Eurozone growth slump drags on

Expansion in Chinese economy falls to weakest level since August 2011


The eurozone’s business downturn dragged on in April, suggesting the region may be falling deeper into recession this quarter, business surveys showed today.

Business expansion also flagged in China where growth was at its weakest since August 2011

Today’s European purchasing managers indexes (PMIs) suggested the euro zone is on course for a worse downturn in the current quarter, with Germany now suffering a contraction in business activity that has long dogged France, Italy and Spain.

Markit’s Eurozone Composite PMI, which gauges activity across thousands of companies and is seen as a good gauge of economic conditions, edged up in April to 46.9 from 46.5 in March, marking an improvement on an initial reading of 46.5.

But the index has now been below the watershed 50 level that divides growth from contraction for over a year, and April’s reading was far lower than those seen in January and February.

Markit, which compiles the PMI, said the survey was broadly consistent with gross domestic product falling at a quarterly rate of 0.4-0.5 per cent.

The first reading of the euro zone’s economic performance between January and March comes out next Wednesday, and economists polled by Reuters estimate output fell 0.2 per cent.

Official data also showed eurozone retail sales fell 0.1 per cent in March, while Sentix’s economic sentiment index showed a slight improvement in the euro zone - but like the PMIs, a worsening in Germany.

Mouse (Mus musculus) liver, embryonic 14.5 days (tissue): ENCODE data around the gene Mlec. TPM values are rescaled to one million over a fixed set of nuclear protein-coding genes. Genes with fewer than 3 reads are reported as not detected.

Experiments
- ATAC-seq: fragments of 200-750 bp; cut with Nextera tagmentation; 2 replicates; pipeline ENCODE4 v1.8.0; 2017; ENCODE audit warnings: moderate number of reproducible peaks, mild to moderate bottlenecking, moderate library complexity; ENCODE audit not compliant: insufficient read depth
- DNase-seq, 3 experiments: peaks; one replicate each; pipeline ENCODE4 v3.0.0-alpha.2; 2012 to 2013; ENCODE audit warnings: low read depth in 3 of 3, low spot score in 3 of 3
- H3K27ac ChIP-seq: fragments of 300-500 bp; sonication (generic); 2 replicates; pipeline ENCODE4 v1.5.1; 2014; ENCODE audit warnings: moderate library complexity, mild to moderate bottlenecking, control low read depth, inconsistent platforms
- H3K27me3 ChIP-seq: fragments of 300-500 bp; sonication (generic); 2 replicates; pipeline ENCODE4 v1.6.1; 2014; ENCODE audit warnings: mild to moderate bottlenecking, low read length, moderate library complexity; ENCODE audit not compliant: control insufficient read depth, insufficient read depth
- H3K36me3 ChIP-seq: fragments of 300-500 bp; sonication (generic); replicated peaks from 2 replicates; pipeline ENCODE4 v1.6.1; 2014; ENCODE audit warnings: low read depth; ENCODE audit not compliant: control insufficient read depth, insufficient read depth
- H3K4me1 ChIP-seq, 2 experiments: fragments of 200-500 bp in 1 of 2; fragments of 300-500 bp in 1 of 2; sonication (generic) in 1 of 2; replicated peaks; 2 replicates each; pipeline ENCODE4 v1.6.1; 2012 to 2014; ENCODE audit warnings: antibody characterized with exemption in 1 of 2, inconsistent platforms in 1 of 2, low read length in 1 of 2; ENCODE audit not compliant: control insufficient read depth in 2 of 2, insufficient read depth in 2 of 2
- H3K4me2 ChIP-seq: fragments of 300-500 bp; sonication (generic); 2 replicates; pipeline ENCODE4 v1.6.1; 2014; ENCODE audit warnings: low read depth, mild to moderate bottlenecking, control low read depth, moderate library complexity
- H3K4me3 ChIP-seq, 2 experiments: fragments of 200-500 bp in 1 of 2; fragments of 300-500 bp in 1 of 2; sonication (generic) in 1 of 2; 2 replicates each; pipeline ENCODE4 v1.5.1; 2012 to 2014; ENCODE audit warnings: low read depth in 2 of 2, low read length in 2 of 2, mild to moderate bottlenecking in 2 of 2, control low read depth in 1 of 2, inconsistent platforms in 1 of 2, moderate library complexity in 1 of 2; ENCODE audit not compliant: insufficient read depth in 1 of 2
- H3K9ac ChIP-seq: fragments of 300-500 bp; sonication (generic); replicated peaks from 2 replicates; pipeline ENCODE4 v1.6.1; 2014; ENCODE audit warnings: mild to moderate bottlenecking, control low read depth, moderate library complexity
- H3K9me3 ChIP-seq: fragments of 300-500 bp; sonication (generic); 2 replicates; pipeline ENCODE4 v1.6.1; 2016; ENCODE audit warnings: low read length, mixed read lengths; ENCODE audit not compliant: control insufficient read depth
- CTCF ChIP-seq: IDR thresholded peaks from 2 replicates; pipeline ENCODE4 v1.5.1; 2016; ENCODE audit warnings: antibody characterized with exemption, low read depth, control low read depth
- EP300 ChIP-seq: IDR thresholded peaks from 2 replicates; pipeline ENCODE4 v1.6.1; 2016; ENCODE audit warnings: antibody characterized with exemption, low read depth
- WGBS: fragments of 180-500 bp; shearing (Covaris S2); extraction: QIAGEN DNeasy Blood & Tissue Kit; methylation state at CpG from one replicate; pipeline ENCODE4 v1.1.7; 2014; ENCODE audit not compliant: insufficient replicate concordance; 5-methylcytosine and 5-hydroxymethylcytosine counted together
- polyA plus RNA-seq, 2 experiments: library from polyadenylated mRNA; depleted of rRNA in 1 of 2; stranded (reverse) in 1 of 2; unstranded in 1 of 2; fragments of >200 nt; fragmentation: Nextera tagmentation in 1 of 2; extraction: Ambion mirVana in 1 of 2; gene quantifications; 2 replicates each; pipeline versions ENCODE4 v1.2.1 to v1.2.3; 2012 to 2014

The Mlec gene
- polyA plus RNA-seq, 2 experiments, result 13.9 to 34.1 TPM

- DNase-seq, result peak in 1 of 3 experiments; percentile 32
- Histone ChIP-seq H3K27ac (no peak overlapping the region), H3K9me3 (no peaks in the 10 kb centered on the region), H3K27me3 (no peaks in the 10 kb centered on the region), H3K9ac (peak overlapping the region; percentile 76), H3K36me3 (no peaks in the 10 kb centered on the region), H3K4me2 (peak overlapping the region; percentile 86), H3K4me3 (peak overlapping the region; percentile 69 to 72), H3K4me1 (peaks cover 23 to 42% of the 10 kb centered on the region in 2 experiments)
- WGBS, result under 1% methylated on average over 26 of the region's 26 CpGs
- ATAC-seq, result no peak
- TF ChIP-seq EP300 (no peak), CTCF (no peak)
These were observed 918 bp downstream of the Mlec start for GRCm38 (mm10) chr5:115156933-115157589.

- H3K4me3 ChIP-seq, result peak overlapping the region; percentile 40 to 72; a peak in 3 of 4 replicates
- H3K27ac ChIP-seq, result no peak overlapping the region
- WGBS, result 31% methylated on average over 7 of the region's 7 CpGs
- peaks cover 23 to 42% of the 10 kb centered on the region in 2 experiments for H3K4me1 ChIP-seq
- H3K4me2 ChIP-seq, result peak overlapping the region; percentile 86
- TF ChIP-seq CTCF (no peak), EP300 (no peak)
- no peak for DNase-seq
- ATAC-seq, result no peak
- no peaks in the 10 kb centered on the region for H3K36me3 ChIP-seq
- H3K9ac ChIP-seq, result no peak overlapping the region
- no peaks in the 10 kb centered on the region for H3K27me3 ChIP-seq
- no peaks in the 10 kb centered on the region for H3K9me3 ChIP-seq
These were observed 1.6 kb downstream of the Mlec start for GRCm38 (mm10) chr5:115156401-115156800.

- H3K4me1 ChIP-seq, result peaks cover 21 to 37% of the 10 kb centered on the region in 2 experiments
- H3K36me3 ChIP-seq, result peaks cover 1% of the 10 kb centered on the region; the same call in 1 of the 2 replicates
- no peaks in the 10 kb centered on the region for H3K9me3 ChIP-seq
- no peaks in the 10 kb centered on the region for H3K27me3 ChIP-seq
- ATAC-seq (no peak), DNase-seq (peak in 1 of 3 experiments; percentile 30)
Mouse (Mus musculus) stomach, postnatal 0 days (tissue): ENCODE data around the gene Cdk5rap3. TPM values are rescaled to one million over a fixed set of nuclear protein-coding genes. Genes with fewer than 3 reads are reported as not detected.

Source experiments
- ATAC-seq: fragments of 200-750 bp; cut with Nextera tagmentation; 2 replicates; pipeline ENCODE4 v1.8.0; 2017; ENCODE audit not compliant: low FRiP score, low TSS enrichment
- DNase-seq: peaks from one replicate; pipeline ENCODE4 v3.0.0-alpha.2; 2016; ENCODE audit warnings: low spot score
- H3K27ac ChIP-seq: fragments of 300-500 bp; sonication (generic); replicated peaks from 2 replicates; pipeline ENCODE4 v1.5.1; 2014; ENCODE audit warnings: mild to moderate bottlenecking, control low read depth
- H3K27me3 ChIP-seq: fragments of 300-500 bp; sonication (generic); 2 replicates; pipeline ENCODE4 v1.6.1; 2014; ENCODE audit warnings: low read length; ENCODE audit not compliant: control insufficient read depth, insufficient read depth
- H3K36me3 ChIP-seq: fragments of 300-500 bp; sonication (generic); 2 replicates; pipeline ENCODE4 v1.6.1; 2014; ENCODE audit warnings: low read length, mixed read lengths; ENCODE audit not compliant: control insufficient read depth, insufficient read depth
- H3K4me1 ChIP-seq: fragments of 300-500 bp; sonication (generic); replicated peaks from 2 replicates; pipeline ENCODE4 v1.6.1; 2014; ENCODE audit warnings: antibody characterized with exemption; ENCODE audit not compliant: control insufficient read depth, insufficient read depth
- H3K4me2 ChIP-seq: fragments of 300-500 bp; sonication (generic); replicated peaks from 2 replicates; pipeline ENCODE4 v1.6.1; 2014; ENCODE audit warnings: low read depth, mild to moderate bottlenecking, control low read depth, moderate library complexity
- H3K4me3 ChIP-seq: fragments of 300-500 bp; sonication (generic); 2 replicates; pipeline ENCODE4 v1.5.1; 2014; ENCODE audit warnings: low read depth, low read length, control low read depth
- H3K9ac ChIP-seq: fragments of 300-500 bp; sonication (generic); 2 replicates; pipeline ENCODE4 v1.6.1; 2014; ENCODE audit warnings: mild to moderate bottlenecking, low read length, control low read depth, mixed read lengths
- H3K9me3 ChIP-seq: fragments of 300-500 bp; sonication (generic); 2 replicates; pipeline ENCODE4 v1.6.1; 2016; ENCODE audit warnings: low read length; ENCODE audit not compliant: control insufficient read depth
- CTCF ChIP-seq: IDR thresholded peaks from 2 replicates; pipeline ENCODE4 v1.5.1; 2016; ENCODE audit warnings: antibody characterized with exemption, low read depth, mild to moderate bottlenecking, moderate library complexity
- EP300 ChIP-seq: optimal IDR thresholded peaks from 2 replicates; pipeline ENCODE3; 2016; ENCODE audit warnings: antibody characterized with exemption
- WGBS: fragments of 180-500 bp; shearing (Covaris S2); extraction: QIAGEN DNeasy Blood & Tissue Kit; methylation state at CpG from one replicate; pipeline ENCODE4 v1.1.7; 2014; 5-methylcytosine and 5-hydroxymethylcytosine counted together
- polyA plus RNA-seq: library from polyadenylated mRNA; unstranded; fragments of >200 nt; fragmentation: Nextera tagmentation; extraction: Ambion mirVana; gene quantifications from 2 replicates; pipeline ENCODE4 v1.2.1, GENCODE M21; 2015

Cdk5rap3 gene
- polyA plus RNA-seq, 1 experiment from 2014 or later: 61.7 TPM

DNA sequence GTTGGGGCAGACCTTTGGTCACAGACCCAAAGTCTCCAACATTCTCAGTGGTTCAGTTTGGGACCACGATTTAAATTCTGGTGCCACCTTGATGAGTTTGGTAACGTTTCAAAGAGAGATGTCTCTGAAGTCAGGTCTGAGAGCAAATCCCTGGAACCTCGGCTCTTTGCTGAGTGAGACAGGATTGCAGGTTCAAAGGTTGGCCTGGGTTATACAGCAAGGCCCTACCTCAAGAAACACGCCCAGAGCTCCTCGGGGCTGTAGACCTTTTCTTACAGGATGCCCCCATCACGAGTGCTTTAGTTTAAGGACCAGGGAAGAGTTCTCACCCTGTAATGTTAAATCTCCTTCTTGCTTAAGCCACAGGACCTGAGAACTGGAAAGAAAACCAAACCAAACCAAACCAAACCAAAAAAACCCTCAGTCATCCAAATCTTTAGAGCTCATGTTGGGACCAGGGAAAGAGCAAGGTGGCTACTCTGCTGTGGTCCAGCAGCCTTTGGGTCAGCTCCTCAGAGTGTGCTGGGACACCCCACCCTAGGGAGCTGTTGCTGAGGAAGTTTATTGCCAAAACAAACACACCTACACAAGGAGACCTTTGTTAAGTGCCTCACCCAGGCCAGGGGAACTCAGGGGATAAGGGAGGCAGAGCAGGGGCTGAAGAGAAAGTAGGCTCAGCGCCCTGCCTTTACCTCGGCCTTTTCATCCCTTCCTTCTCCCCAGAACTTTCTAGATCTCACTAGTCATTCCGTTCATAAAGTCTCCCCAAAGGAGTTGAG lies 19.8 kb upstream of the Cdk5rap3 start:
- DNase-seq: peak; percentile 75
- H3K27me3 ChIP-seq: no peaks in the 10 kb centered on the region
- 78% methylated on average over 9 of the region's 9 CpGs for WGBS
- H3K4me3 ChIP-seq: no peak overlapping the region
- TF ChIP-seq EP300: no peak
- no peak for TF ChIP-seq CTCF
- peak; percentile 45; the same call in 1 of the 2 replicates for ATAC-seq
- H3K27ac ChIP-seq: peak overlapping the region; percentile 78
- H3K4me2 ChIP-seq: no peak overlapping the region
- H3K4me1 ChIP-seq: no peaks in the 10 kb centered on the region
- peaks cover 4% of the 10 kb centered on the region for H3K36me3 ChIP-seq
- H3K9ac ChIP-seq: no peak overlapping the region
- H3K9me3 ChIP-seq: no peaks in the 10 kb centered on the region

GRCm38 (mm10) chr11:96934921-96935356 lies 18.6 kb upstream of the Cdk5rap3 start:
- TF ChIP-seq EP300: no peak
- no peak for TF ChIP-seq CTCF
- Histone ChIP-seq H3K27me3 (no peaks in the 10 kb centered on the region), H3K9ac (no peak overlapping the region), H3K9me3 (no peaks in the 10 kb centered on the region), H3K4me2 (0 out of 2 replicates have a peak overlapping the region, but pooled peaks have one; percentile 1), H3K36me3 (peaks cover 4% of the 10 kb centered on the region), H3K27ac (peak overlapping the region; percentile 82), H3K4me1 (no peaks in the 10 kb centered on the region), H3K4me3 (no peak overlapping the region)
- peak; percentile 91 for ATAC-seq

“(The PMI) keeps open the possibility that the European Central Bank could eventually take interest rates lower still,” said Howard Archer, chief UK and European economist at IHS Global Insight.

ECB executive board member Benoit Coeure said on Saturday that was a possibility, even after the bank cut its main refinancing rate to a new record low 0.5 per cent on Thursday, if economic indicators deteriorate further.

In China, service sector growth in slowed in April to its lowest point since August 2011, in fresh evidence of risks to a revival in the world’s second biggest economy.

The HSBC services Purchasing Managers’ Index (PMI) fell to 51.1 in April from 54.3 in March, with new order expansion the slowest in 20 months and staffing levels in the service sector decreasing for the first time since January 2009.

The closely-watched official government Chinese PMIs also showed slowing growth last week in both services and manufacturing companies.

“The weak HSBC service PMI figure provides further evidence of a slowdown not only in the factory sector but also in the service sector,” said Zhang Zhiwei, chief China economist at Nomura Securities in Hong Kong.

“This confirms our worries about insufficient growth momentum in the economy, which we expect to slow to 7.5 percent in the second quarter.”

The HSBC survey showed a sub-index measuring new business orders dropped sharply to a 20-month low of 51.5 in April, with only 15 percent of survey respondents reporting increased new orders that month, HSBC said.

“This (has) started to bite employment growth. All these are likely to add some risk to China’s growth in the second quarter, as there’s still a bumpy road towards sustaining growth recovery,” said HSBC’s China chief economist Qu Hongbin.